27 September 2009


David Clarke. The UFO Files: The Inside Story of Real-life Sightings. The National Archives, 2009.

If someone had said say 20 years ago, that a UK 'government agency' would publish a book on UFOs, or at least one that did not dismiss the subject with a laugh and a sneer, they would have been thought crazy. Well how times change. 

However this change of policy has less to do with some sort of "educational policy" than the realisation that UFOs look a likely mulch cow for the cash strapped National Archives, which appears not to be making as much money out of the family historians as they thought they were going to. The release of so many documents to them under the Freedom of Information Act looks like a boon.

That being said, this is a sensible and sober approach to the subject by one of the very few people who investigates the subject without pursuing some kind of agenda. He traces official involvement with strange objects and lights in the sky going back to the time of the 1909 and 1913 airships, including little known studies during the First World War. A couple of these WWI accounts look really puzzling; one may perhaps be the first 'electromagnetic' case reported. It concerns a fighter pilot sent up to intercept a suspected Zeppelin, who finds his plane misfiring, then sees above him and to the right "row of lighted windows which looked something like a railway carriage with the blinds drawn". The pilot draws out his pistol (yes, pistol, this is the First World War) at which the lights rise into the darkness and breakneck speed.

Of particular interest is a previously untapped source: a 1921 survey of ball lighting reports. Clarke estimates that only 65 out of 115 letters and questionnaires returned related to things which might reasonably be classed as ball lightening, the rest consists of a miscellaneous collection of peculiar lights in the sky of various kinds, some of which rather resemble modern UFO reports.

There are a couple of equally interesting reports from the Second World War, in which something other than the fuzzy foo fighters were seen, though it is perhaps significant that the actual report of an object most closely resembling a modern UFO was not made contemporaneously, but decades later, well into the age of the flying saucer.

As we get into the post 1947 era of the flying saucer, we can trace all the various highways and byways of official investigations, virtually all predicated on the view that if what was seen wasn't Russian it was of no little or no defence significance or interest. Veteran ufologists who read this book in hopes of 'smoking guns' and 'amazing revelations' will be rather disappointed, for it is clear that reports investigated officially were the same sort of report, and in many cases exactly the same reports that were investigated by various ufologists, and appeared in the pages of Flying Saucer Review. So for us old-timers this is more of a nostalgia fest than a revelation. Of course, veteran ufologists are not the main intended audience.

In many ways this book demonstrates that the official investigations showed what was already known by the saner ufologists: that the vast majority of UFO reports are generated by a vast variety of normal stimuli, which witnesses misidentify, misperceive or mis-remember, but that there is a small group which if accurately reported are very puzzling indeed. Whether they would remain so if subjected a really thorough scientific investigation is a moot point, and of course unidentified and puzzling are not the same thing as extraterrestrial. Indeed the puzzling reports are probably just as heterogeneous as the rest.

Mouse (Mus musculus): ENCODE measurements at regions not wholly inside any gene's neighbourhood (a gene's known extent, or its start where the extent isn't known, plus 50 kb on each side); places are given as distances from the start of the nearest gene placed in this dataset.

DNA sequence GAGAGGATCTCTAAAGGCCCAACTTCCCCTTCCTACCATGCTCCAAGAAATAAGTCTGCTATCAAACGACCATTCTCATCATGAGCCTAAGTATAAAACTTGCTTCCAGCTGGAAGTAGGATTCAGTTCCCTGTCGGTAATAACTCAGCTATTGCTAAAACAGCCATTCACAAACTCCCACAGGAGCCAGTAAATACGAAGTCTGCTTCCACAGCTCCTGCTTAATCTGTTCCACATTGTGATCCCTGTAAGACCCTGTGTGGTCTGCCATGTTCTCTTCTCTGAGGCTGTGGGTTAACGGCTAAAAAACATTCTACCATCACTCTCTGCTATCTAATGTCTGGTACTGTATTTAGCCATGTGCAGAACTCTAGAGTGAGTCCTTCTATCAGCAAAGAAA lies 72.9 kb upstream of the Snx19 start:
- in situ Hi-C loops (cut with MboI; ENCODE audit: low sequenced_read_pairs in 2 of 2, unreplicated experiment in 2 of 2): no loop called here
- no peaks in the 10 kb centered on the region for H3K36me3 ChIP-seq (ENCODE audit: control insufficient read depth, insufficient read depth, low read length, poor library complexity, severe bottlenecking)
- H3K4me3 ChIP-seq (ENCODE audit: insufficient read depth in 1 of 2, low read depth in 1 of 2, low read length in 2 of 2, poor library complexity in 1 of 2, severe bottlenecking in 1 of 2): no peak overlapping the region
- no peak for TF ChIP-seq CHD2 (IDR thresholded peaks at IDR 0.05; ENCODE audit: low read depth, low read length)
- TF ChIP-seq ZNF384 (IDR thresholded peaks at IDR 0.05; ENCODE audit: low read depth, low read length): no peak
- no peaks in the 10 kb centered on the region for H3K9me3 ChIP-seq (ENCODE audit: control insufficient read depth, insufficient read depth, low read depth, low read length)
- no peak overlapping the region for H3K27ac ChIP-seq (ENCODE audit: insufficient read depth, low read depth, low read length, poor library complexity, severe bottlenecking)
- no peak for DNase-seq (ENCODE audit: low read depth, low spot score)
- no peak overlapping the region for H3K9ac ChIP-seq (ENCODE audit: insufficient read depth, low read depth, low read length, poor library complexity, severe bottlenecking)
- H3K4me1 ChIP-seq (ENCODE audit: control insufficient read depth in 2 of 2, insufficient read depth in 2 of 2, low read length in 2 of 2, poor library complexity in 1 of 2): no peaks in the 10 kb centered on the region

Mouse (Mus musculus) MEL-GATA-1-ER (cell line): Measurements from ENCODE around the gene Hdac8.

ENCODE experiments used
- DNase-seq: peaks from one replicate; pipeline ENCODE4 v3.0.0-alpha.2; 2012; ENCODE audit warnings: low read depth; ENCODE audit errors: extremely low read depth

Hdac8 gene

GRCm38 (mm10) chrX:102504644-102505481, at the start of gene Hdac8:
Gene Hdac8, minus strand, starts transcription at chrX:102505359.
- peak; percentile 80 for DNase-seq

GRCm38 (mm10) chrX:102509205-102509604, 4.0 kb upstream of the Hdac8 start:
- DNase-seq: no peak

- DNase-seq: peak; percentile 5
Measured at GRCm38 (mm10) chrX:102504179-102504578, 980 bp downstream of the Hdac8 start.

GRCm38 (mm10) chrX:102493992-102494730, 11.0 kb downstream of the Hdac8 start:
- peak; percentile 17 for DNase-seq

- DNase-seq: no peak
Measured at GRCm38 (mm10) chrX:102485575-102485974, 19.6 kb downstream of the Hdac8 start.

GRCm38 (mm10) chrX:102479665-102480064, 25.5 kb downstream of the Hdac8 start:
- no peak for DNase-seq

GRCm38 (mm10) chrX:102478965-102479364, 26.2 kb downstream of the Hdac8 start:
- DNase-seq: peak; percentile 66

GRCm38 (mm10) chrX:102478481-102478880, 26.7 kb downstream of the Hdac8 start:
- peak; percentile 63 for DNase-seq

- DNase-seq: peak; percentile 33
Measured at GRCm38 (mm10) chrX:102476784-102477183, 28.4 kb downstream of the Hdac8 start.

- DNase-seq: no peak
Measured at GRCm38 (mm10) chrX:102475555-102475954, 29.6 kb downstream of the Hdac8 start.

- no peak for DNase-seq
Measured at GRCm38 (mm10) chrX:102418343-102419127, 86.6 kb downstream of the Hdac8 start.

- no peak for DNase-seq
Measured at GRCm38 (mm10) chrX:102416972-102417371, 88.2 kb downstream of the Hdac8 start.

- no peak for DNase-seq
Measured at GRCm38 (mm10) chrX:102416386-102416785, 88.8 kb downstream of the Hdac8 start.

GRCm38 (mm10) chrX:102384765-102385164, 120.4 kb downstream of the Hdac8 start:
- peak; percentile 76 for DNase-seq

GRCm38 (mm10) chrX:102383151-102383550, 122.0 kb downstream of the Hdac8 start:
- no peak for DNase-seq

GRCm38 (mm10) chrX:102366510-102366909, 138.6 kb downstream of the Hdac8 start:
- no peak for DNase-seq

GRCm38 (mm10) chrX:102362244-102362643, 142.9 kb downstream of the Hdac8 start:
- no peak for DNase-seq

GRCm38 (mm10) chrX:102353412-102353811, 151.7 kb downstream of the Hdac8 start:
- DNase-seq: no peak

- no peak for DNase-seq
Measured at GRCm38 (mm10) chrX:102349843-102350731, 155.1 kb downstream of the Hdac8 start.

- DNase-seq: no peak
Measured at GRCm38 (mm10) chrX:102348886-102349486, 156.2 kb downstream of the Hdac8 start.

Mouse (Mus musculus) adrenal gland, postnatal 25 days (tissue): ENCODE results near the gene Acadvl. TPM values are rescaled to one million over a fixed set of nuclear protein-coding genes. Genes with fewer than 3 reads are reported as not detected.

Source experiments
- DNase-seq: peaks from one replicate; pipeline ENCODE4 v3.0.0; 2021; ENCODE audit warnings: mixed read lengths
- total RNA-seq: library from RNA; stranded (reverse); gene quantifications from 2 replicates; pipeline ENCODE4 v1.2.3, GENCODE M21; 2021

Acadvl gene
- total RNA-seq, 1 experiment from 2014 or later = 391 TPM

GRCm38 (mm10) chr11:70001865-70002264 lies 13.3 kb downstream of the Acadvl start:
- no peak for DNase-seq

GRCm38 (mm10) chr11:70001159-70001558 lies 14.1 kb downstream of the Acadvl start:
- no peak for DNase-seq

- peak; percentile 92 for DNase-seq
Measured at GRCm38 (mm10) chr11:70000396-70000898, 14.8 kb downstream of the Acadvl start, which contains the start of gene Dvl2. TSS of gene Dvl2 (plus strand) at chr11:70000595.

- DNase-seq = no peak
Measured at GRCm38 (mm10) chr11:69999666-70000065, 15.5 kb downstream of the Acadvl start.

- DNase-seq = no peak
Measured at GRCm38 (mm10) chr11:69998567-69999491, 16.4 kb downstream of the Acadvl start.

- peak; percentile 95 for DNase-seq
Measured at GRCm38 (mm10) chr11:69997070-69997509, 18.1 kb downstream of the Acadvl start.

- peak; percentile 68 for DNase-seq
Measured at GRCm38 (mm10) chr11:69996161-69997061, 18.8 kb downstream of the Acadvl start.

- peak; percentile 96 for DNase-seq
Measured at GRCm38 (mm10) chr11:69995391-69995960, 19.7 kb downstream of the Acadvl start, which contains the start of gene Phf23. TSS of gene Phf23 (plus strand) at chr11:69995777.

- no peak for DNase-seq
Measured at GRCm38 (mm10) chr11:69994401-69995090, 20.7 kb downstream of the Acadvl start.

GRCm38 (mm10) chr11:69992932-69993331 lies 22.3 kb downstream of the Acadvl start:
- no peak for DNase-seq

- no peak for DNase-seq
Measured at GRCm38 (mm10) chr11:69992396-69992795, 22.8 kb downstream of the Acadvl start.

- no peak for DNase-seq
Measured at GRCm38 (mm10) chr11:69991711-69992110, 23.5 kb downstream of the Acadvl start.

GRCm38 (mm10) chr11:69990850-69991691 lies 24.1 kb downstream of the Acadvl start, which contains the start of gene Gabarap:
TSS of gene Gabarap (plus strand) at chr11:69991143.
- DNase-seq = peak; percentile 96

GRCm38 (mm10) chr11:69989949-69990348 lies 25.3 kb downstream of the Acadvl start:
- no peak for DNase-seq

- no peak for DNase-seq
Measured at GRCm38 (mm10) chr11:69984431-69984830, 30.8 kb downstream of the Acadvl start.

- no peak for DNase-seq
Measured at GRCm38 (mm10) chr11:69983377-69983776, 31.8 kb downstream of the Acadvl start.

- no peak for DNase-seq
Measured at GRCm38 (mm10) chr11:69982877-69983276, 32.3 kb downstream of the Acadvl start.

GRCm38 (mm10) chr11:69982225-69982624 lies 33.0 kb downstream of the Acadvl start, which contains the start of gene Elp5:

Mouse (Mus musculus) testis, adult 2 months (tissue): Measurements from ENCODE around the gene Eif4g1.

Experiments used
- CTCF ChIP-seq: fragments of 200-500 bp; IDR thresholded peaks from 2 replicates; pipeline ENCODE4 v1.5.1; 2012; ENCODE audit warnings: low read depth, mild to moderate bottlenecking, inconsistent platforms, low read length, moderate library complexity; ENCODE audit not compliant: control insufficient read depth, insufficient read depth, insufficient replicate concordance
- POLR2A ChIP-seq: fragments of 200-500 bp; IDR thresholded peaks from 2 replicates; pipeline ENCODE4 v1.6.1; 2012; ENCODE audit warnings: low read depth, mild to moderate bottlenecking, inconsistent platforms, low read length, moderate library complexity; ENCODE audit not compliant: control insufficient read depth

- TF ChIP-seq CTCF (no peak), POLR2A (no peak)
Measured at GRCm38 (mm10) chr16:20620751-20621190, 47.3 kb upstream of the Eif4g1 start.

What is clear is that there is no secret information, no smoking gun, no inside knowledge. In fact Clarke confirms what we might suspect, that the views held by the various officials involved mirrored those of the general public, and were based on the same popular books. This seems to be still the case. For example, it seems pretty obvious that the background knowledge on UFOs of the anonymous author of the Condign Report was largely based on the writings of Jenny Randles.

Sometimes there were cock-ups of the silliest kinds, like the exasperated warnings to pilots not to amuse themselves on training flights by looking for crop circles, as this was giving rise to rumours of "an official investigation".

So all in all an excellent introduction for the newcomer and a welcome walk down memory lane for the veteran ufologist, and a reminder to us all that things in the this field are likely to be a good deal more complicated than the simple world views of the more naive 'believers' and 'skeptics' alike. Every ufologist should have this book. -- Peter Rogerson.


Anonymous said...

Hello, I'm known as Mr. Credophoulis on TDG for tracking purposes. I once read, years ago, that the native americans who first 'saw' the Nina, Pinta, and Santa Maria, couldn't actually 'see' them at first. The phenomonon they reacted to first was the way the waves broke differently on the shore than they usually would. Because the ships were so 'alien' to them and they had no frame of reference, their minds simply blocked out the ship altogether. What the natives first saw were the long boats carrying landing parties to the shore. Then slowly they were able to percieve the ships and 'see' them. I'd love to find someone else who read the article so I know I'm not crazy. I've always thought that this might explain why there are so few UFO sightings prior to '47. Only a handful of the most open minded frontiersmen seem to have percieved UFO's as we know them today.

Mike Dash said...

These links from the ever-helpful snopes.com messageboard may help: